While Pete Bell brought in the ultimate center and point guard combo to spark his school’s turnaround, Calipari is following along the same lines with his inking of the highest-ranked prospects at the two positions.

 

Enter DeMarcus Cousins, the athletic and agile 6'9" power player who can dominate on the low block and draw defenders away from the basket with his perimeter game.

 

Cousins has NBA written all over him. He moves like a cat inside the three-point line and finishes like a bear around the rim.

 

His inside repertoire and long range game are reminiscent of Rasheed Wallace sans the penchant for technical fouls.

 

Depending on whom you’re talking to, Cousins might be the top player in the country and should immediately walk into a starting frontcourt position next season at Kentucky.

 

Calipari’s dribble-drive motion offense should fit Cousins’ game perfectly and getting out on the break would highlight the big man’s ability to run.

 

Now, if only he had a point guard to find him.

 

Enter John Wall, the ultra-athletic combo guard who gets in and out the lane quicker than a Ferrari.

 

At 6'4", Wall’s height and vision allow him to see the floor better than smaller guards. He can drive with either hand and his ability to finish inside opens creases in the defense where he consistently finds his teammates.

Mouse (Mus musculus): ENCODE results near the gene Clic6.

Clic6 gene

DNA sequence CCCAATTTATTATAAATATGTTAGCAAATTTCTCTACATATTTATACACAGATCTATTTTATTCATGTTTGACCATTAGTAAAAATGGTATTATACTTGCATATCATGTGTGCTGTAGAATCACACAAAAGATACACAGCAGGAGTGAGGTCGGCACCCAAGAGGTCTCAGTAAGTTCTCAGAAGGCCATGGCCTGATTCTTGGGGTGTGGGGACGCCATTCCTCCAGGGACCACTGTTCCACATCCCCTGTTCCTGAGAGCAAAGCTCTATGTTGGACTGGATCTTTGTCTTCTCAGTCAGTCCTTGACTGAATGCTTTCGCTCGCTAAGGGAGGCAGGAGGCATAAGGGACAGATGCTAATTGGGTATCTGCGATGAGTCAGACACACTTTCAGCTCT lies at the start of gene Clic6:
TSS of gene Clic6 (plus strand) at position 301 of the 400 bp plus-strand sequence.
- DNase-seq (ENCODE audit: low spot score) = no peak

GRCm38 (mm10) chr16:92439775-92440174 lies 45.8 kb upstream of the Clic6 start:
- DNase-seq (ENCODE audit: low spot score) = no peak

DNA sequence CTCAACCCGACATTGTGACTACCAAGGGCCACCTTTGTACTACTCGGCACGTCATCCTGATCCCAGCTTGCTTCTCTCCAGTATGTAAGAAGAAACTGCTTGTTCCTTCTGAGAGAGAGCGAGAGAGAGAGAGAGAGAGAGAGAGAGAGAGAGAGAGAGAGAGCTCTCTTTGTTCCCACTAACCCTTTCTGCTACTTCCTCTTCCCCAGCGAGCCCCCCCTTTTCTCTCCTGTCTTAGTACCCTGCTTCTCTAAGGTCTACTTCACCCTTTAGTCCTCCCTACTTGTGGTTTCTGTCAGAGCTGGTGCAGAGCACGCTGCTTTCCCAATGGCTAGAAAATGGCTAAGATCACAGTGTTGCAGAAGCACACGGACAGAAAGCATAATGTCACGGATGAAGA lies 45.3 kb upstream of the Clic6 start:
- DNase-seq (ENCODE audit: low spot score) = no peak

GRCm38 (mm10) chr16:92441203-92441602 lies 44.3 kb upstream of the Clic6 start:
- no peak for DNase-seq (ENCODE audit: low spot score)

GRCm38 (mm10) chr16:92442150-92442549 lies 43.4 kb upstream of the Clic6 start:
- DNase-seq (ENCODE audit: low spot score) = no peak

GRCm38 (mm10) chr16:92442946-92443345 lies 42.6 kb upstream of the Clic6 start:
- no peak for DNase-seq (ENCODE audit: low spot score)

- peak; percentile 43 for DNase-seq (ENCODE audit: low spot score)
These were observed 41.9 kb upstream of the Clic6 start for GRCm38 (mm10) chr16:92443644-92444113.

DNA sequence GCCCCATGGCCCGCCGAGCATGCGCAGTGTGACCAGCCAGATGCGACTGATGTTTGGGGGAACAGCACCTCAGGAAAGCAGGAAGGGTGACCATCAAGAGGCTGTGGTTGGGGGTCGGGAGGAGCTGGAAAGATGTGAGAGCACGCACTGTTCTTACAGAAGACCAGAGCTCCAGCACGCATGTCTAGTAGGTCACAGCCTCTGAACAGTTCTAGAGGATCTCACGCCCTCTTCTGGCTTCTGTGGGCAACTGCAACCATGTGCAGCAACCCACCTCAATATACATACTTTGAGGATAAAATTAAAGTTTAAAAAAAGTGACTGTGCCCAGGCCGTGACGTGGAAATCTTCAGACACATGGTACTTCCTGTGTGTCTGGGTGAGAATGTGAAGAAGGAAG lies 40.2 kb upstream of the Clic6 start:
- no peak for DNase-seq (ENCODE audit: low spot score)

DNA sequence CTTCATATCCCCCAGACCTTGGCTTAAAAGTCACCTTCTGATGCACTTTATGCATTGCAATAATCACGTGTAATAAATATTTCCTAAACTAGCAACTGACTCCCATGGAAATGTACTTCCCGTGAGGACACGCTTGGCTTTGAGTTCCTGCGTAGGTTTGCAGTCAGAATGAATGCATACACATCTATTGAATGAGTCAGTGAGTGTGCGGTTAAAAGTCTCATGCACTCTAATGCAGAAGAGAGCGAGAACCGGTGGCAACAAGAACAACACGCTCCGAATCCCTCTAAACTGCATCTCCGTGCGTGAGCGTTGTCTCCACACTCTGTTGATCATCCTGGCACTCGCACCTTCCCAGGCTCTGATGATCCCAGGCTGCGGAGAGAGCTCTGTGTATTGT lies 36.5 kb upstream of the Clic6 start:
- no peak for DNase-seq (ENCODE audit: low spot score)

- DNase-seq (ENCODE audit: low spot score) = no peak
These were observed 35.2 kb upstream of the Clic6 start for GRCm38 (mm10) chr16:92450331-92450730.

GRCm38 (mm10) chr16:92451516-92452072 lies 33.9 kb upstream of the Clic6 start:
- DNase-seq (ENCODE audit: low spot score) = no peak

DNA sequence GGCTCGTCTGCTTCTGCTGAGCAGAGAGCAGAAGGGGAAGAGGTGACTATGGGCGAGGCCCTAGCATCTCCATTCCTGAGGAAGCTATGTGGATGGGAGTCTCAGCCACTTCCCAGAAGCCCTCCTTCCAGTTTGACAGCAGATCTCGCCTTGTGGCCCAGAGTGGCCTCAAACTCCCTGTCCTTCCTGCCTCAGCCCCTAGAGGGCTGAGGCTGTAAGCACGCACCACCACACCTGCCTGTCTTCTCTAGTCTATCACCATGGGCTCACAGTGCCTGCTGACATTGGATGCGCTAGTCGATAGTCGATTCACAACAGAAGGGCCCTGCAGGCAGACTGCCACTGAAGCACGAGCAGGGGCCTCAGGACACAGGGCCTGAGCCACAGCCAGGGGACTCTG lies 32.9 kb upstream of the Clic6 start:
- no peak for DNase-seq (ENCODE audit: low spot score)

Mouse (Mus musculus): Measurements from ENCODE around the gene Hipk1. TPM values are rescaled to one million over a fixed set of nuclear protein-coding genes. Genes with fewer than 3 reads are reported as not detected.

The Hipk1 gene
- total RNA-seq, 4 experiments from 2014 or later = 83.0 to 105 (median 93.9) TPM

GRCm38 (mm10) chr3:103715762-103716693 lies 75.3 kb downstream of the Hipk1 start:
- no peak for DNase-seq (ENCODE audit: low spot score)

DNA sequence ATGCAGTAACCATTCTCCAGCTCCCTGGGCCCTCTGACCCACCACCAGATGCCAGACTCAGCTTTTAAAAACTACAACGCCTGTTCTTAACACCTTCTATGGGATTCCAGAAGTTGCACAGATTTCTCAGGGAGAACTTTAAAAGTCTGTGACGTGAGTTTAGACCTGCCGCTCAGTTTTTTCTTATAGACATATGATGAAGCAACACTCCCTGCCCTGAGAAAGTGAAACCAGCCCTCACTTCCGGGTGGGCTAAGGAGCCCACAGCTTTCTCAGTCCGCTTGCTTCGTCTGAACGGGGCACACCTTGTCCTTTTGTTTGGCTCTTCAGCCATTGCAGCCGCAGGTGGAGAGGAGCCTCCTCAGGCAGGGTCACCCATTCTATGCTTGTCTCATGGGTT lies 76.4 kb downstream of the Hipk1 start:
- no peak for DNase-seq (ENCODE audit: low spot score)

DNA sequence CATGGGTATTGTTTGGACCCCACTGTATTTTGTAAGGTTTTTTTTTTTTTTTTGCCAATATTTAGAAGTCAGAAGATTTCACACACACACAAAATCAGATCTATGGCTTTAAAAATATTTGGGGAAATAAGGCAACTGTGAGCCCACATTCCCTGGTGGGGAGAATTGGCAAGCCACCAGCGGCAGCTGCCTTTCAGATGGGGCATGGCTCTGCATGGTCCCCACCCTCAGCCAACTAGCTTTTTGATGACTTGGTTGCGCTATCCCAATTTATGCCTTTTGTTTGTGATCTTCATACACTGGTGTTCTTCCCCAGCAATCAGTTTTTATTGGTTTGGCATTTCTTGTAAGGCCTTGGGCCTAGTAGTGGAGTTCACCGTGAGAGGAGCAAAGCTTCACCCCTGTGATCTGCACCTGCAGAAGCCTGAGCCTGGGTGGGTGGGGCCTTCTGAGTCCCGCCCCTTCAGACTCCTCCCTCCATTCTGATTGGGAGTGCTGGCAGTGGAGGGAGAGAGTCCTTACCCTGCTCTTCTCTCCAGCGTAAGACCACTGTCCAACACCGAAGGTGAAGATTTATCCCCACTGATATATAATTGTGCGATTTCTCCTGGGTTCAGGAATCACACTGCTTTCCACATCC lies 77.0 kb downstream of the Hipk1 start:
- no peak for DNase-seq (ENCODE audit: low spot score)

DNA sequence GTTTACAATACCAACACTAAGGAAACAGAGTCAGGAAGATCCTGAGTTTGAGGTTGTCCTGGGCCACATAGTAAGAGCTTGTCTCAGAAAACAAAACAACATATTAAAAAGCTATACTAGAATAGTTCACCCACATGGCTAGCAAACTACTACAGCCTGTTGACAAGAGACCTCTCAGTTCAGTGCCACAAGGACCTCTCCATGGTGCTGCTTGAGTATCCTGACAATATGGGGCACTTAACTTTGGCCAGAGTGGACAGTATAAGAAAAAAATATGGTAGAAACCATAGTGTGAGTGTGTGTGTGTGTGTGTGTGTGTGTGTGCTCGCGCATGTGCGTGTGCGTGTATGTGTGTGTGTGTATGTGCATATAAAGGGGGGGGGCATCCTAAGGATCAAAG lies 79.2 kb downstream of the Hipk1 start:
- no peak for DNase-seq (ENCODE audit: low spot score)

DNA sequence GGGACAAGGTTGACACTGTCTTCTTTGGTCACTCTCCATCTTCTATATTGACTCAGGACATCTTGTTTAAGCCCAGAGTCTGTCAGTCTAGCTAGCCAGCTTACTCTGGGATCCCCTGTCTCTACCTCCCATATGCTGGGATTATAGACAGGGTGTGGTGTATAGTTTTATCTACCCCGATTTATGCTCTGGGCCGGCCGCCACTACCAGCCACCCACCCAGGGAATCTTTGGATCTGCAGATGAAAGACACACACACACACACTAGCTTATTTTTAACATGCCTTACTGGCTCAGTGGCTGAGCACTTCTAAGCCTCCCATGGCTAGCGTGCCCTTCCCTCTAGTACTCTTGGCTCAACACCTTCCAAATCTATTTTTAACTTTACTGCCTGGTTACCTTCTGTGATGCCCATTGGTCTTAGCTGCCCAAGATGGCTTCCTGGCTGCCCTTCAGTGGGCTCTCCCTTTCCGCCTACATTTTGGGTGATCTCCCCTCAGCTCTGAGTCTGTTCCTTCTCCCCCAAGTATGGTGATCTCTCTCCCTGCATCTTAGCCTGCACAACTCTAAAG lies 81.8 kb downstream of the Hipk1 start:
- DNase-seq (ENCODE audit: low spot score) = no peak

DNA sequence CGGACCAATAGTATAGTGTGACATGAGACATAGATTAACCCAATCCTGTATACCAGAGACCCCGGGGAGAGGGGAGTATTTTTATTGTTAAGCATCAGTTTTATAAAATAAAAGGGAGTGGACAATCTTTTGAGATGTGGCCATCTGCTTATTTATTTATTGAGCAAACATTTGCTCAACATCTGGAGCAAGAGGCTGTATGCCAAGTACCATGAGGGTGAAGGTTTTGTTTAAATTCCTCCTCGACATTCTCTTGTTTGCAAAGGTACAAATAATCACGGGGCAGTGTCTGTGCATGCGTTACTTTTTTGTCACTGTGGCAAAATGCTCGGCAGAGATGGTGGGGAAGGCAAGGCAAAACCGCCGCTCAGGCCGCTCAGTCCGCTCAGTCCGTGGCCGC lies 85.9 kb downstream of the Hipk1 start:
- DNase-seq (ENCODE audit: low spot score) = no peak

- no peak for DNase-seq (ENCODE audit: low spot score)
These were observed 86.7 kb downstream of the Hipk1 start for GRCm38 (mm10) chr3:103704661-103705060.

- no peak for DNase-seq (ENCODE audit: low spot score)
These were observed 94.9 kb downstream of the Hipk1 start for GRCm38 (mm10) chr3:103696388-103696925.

Ask three different people and you may get two nominations for Wall as the best player in the country. The fact that both Wall and Cousins will be in Kentucky next year means that you can’t go wrong with saying the Wildcats got the best high school player in the nation.

 

A big man who can shoot the three and a guard who can’t be stopped should be enough to allow any offense to flourish. But it wasn’t enough for Coach Cal.

 

In addition to arguably the top two prospects in the country, Calipari wasn’t done.

 

With Wall and Cousins possible one-and-done candidates similar to their movie counterparts, Calipari needed some stability, another foundation he could build on for the next two or three years.

 

Enter his second point guard-center combination in Eric Bledsoe and Daniel Orton.

 

The 6'1" Bledsoe and the 6'10" Orton are more traditional college recruits: solid players who will need a few years seasoning before they’re ready to shake David Stern’s hand in New York City.

 

Both Orton and Bledsoe are true to their positions, offering solid fundamentals and explosive play-making ability.

 

The duo's talent is unquestioned, but unlike their more popular classmates, they don’t have the physical traits or the name recognition that would suggest Freshman of the Year honors.

 

To add the cherry on the top, Calipari thought it would be nice to sprinkle in a couple of slashers. Guys who can swing between the 2 and 3 spots in a pinch and capitalize off the slots in the defense that the aforementioned recruits will likely create.